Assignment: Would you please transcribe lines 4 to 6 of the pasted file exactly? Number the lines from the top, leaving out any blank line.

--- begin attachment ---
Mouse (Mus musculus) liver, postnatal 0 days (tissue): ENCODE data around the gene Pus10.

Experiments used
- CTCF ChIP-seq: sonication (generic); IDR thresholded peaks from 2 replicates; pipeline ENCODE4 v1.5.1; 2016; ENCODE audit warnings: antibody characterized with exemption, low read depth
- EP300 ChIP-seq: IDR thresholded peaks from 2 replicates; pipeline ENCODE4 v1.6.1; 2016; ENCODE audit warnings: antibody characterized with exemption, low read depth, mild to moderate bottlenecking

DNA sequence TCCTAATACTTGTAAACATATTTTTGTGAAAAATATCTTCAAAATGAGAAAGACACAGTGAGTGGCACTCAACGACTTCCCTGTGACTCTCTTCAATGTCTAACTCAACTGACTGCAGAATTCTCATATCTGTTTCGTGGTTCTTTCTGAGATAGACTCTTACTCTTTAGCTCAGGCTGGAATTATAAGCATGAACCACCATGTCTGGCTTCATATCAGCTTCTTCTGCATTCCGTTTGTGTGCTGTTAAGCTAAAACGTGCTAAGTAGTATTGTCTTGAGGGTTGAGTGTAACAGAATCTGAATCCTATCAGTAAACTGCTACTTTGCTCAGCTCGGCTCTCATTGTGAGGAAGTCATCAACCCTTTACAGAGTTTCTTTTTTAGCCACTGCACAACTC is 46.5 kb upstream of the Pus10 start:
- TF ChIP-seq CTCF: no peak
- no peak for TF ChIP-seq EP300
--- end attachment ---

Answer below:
- EP300 ChIP-seq: IDR thresholded peaks from 2 replicates; pipeline ENCODE4 v1.6.1; 2016; ENCODE audit warnings: antibody characterized with exemption, low read depth, mild to moderate bottlenecking

DNA sequence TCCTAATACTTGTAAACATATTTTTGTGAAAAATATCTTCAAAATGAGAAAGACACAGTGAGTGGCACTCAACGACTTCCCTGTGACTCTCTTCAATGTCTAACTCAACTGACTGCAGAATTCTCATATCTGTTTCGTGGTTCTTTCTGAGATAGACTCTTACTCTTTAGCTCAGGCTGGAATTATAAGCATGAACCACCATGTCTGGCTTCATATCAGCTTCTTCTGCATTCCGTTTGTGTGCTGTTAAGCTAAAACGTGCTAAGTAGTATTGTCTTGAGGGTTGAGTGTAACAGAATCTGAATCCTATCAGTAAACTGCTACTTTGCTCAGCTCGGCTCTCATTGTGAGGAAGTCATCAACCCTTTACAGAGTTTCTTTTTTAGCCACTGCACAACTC is 46.5 kb upstream of the Pus10 start:
- TF ChIP-seq CTCF: no peak